Safety engineers honored

THE UNIVERSITY OF NEBRASKA engineers who developed the "soft" walls which have been fitted in recent weeks at Indianapolis have been awarded the Louis Schwitzer Award, which is given annually for those who have developed new concepts in racing technology.

The Indy Racing League and NASCAR have been working for four years on the walls, which help to reduce the G forces to which drivers are submitted in accidents. The result is the Steel And Foam Energy Reduction (SAFER) barrier which was developed by a team of engineers led by Dr Dean Sicking. Sicking and three colleagues (Ronald Faller, John Rohde and John Reid) were all recognised for their achievement.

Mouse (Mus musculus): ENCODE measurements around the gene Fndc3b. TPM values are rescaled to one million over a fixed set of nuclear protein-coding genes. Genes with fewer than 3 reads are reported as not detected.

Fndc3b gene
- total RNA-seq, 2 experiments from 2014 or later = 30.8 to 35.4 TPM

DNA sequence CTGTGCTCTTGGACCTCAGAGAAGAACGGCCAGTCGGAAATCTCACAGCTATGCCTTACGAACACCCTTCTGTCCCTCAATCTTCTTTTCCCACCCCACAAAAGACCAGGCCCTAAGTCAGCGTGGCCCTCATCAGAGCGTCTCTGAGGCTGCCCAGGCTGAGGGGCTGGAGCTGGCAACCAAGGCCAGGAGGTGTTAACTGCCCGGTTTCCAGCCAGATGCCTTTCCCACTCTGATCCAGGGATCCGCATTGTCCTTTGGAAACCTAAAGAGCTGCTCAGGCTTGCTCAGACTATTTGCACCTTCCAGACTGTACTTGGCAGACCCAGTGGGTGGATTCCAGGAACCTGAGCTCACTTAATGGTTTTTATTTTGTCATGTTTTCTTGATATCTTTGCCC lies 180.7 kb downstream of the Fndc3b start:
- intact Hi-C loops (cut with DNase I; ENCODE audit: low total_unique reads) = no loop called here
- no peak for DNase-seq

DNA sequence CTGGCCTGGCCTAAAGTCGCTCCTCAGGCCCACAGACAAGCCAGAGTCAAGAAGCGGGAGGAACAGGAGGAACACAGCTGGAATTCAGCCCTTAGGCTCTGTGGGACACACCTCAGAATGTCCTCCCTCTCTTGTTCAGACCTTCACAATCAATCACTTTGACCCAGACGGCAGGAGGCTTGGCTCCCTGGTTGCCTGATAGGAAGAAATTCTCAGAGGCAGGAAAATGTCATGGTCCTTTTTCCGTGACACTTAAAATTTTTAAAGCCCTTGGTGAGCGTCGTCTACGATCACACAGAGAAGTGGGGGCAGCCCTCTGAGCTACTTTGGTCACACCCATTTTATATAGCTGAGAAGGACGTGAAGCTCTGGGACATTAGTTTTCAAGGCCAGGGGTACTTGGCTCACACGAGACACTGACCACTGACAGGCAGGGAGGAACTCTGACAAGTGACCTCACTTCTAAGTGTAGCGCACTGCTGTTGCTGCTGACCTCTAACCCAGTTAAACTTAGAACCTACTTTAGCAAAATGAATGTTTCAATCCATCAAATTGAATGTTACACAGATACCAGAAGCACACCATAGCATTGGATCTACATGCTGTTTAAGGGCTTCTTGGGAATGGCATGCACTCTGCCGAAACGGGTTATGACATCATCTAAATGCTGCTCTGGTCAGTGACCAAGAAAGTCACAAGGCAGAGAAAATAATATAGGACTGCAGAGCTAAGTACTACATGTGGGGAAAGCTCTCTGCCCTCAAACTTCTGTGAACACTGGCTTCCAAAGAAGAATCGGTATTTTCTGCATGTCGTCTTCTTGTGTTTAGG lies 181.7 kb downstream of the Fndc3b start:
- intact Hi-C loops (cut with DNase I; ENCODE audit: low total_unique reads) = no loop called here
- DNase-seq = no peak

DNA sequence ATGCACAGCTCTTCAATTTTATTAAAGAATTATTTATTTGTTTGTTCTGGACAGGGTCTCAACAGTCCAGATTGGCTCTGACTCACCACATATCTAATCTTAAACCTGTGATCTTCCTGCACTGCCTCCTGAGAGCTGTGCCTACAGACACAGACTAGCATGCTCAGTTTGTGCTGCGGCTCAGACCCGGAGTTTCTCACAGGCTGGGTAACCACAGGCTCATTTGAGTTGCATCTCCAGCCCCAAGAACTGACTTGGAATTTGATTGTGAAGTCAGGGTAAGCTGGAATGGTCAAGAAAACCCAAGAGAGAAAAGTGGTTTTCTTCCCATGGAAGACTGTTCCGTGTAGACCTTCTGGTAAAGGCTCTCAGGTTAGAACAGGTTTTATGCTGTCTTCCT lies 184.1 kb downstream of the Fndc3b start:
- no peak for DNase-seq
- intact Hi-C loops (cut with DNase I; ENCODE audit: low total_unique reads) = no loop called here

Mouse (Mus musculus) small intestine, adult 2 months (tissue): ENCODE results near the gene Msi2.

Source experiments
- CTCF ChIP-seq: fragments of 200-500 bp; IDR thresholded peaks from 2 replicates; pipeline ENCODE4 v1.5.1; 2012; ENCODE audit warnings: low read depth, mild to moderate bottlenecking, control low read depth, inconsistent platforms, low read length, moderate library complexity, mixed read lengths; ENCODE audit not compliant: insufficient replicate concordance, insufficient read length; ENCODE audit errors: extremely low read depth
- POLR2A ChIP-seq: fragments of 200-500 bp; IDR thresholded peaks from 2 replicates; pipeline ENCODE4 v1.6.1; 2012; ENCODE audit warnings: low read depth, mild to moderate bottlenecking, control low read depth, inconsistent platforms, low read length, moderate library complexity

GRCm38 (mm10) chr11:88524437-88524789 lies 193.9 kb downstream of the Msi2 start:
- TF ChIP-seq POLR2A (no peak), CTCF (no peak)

The soft wall is bolted to existing concrete barriers and consists of steel tube barrier backed by 16 inches of energy-absorbing foam. This means that the barrier gives way just enough to absorb the impact of the car but not enough to cause act as a launch pad.

It is reckoned that the barriers have already saved lives at Indianapolis but they are believed to have limited application in Formula 1 where the existing barriers are as effective as the "soft" barriers, which were developed specifically for oval racing.

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